I worked in adult ESL education before earning my secondary school teacher certification, and one student I’ll always remember was a woman who was a math teacher in her former country. She could handle problems and equations so easily, I had her help other students who asked for help. However, when it came to word problems, she was the one asking for help—which was my first exposure to how hard these problems must be for our students who don’t have the specific math skills she had.
Later, after I passed my PRAXIS II tests in nonmath subjects, I found my students were struggling in their math classes. This made me appreciate what specific reading skills students need to handle word problems. They need to understand a specific situation well enough to exclude what isn’t important, interpret technical terms to understand what is being asked of them, and sort out what to do with the numbers.
Here are some techniques I found that effectively supported my students’ math needs:
1. Do a math vocabulary/concepts needs analysis. The words for “add” and “subtract” may be easy enough, but what about “factors,” “quotients,” or “exponents”? This is one area that is especially tricky for secondary school English language learners because it’s hard to predict what prior education they had—for example, I had one student who was assigned to do quadratic equations with negative integers without ever learning how negative numbers work. It can’t hurt to do a few formative quizzes or conversational exercises to see how much of a background your students have before you start balancing equations.
2. Focus on the strategy. Remember that you are primarily a language teacher, so your objectives should focus more on helping students understand the words and terms associated with a problem so students can learn not only how to get an answer but why that is the result. That means you often need to explain the strategy, discuss how and why it works, and then see if the student can figure out the procedure with some coaching, clues, and/or prompting before moving on to independent activities (Balderrama & Diaz-Rico, 2005).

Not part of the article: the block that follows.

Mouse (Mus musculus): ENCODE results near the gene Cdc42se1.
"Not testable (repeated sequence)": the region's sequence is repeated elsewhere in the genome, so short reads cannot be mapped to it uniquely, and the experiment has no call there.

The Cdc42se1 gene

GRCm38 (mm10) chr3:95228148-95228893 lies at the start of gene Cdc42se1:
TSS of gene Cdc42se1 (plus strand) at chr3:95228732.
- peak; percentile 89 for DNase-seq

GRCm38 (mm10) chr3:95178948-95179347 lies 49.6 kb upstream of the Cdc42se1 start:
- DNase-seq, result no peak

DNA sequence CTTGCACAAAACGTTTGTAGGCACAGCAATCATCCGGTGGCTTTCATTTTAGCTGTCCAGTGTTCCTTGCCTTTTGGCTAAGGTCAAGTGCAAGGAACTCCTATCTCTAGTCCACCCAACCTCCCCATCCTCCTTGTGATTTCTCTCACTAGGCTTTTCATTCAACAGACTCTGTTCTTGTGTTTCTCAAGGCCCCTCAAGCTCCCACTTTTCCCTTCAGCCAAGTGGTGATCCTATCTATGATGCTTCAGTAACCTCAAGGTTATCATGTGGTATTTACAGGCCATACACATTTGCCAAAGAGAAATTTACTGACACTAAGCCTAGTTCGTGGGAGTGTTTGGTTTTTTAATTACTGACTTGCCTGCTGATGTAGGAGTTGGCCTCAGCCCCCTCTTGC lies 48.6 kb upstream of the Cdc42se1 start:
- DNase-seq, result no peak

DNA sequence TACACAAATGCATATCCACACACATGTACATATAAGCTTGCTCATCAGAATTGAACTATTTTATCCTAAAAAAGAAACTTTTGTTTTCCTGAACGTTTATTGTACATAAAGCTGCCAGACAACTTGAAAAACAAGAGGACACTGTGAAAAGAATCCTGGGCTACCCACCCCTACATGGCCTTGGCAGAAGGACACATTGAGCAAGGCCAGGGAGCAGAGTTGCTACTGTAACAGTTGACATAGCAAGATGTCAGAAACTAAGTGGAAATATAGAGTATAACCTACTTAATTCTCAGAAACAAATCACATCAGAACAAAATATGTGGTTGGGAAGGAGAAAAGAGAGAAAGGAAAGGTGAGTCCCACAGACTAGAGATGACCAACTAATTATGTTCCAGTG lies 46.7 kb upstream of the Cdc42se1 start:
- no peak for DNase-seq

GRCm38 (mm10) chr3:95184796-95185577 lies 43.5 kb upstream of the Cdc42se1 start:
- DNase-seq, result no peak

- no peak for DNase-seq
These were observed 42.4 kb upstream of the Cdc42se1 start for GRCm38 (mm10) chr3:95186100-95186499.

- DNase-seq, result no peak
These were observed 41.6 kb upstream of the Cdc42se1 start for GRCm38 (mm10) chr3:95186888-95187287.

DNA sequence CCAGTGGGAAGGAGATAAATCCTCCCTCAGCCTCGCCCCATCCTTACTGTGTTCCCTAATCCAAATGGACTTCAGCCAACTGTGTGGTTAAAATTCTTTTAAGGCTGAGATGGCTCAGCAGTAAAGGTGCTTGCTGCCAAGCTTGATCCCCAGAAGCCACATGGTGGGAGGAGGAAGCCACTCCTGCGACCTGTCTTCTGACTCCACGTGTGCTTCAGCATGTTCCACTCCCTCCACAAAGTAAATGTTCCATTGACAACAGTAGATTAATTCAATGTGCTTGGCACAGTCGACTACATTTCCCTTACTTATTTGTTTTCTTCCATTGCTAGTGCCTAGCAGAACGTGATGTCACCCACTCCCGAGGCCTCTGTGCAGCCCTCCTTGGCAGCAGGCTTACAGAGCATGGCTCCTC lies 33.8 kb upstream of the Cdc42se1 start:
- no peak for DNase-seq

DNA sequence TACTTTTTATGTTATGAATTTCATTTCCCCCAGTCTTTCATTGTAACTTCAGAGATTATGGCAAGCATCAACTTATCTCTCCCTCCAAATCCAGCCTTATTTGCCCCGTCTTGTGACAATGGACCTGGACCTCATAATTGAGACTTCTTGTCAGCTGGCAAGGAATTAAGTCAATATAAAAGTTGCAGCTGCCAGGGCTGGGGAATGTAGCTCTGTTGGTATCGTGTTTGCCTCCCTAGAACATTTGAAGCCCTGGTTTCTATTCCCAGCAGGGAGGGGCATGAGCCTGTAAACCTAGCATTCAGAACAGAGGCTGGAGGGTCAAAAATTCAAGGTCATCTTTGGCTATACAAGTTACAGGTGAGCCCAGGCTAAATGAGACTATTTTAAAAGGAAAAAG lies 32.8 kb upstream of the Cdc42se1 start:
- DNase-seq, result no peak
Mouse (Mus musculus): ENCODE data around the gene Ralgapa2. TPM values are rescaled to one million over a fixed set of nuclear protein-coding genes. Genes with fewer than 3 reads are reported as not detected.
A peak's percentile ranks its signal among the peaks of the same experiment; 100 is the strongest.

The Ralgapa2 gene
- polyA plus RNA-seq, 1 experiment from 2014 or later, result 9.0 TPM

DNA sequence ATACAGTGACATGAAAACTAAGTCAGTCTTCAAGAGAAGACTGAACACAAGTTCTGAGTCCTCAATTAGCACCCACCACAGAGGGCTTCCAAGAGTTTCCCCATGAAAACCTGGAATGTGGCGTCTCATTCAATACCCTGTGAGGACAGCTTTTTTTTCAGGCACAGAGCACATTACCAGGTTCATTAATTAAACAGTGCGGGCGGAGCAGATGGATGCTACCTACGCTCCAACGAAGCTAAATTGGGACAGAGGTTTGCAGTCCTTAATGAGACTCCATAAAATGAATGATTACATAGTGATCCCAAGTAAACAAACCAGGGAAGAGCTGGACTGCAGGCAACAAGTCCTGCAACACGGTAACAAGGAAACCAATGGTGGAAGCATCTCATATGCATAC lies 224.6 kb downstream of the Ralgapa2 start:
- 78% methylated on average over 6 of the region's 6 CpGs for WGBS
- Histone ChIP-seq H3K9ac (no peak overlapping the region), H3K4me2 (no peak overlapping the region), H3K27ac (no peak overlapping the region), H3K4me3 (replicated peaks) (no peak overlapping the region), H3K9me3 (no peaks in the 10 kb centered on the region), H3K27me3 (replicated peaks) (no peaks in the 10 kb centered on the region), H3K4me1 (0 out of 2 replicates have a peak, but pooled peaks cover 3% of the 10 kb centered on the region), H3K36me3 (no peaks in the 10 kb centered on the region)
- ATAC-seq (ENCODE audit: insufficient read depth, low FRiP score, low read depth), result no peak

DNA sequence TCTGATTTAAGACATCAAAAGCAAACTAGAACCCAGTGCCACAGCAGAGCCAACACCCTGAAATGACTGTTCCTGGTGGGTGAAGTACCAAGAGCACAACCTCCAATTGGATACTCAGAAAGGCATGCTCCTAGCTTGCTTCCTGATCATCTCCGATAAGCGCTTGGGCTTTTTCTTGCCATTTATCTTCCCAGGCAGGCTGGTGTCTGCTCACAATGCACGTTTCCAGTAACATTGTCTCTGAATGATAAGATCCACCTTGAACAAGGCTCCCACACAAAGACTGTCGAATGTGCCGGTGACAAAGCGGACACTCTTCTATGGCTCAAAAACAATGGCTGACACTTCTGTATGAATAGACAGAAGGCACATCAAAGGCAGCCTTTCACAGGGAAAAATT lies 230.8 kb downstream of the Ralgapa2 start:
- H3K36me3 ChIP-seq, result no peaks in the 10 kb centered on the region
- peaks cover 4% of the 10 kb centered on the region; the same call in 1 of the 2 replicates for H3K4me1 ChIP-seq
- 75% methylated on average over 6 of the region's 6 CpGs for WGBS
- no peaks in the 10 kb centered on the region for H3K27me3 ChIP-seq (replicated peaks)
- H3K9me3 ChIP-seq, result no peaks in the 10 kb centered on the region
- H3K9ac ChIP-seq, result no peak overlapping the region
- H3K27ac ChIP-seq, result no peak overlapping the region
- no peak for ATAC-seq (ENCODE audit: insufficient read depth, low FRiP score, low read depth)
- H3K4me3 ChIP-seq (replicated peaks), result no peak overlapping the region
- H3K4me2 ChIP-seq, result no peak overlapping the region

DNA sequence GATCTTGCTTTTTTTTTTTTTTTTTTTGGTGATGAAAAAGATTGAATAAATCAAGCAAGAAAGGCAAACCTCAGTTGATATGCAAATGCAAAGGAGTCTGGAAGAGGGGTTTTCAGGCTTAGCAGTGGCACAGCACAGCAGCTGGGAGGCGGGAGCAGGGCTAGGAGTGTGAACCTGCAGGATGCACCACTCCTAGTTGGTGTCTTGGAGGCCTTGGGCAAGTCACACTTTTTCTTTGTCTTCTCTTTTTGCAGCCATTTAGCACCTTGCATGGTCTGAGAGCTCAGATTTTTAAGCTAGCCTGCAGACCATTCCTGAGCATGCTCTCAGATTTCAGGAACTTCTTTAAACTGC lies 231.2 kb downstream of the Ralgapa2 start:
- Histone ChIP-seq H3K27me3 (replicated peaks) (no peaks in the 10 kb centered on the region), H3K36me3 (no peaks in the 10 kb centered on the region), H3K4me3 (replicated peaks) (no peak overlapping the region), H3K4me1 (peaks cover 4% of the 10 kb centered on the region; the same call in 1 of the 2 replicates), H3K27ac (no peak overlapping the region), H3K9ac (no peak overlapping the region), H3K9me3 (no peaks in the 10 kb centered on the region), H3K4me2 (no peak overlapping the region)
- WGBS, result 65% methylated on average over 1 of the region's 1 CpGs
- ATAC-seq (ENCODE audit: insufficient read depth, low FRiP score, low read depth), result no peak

3. Incorporate some culture. Most math problems you’ll see are written with American students in mind, which means they may not use metric units, they may involve sports that may not be popular in your students’ home countries, or they might include cities that your students haven’t heard of (Ewing & Huguelet, 2009). It’s easy to tell students to tune these out, but it’s hard for them to feel like they aren’t missing something important when they don’t understand the details. For lower levels, you may want to try substituting words, such as “point A” and “point B” for cities, and reinforce unit conversion. More proficient English learners may benefit from taking time between problems to look at whatever pictures of the places or situations you can provide, which can also let you engage in some conversational activities.
4. Pass the BUCK. One popular technique among math teachers that can work well for visually oriented ELLs is the BUCK system: Box the question, Underline the important information, Circle vocabulary words, and Knock-out the unnecessary information. Walking your student through these steps may help them to think about what is being asked of them and make them aware that not every word is important in a word problem. In practice, I found it’s the kind of thing that has to be modeled, assessed, and reinforced a few times, but after a while students start to learn they can break down the words to solve the real problems. You can learn more about it through this video:
Balderrama, M. V., & Diaz-Rico, L. T. (2005). Teaching performance expectation for educating English learners. Boston, MA: Pearson.
Ewing, K., & Huguelet, B. (2009). The English of math—it’s not just numbers! In S. Rilling & M. Dantas-Whitney (Eds.), Authenticity in the language classroom and beyond: Adult learners (pp. 71–83). Alexandria, VA: TESOL Press.